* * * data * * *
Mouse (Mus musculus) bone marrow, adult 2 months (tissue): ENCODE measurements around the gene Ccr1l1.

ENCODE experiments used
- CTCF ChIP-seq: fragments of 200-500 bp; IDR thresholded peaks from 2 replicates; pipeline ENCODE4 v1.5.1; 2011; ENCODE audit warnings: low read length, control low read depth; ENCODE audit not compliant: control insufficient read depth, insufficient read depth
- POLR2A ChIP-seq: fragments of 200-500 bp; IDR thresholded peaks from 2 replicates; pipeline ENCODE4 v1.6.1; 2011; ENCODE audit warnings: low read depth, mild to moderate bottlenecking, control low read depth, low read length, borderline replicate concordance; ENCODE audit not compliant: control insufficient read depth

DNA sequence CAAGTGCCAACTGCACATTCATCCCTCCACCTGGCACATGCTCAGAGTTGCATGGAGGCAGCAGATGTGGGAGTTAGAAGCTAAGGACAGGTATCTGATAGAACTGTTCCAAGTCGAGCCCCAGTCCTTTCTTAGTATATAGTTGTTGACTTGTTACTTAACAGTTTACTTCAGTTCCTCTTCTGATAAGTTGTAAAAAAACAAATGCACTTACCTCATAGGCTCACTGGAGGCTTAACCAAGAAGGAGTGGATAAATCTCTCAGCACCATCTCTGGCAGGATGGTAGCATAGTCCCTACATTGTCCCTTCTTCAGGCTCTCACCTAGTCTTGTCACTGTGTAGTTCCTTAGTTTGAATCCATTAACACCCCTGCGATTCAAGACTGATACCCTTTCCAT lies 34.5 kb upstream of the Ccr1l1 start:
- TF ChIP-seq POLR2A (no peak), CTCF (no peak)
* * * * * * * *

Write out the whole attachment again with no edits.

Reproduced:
Mouse (Mus musculus) bone marrow, adult 2 months (tissue): ENCODE measurements around the gene Ccr1l1.

ENCODE experiments used
- CTCF ChIP-seq: fragments of 200-500 bp; IDR thresholded peaks from 2 replicates; pipeline ENCODE4 v1.5.1; 2011; ENCODE audit warnings: low read length, control low read depth; ENCODE audit not compliant: control insufficient read depth, insufficient read depth
- POLR2A ChIP-seq: fragments of 200-500 bp; IDR thresholded peaks from 2 replicates; pipeline ENCODE4 v1.6.1; 2011; ENCODE audit warnings: low read depth, mild to moderate bottlenecking, control low read depth, low read length, borderline replicate concordance; ENCODE audit not compliant: control insufficient read depth

DNA sequence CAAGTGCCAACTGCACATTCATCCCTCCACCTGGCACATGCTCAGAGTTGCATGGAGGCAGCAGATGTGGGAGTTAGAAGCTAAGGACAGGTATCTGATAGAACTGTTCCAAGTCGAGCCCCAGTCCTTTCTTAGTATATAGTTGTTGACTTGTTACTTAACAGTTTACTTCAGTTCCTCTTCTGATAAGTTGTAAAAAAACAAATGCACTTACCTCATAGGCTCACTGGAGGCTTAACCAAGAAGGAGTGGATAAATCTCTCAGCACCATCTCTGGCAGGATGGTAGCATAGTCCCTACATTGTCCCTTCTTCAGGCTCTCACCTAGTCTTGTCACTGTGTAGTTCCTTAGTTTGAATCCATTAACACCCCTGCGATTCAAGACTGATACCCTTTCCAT lies 34.5 kb upstream of the Ccr1l1 start:
- TF ChIP-seq POLR2A (no peak), CTCF (no peak)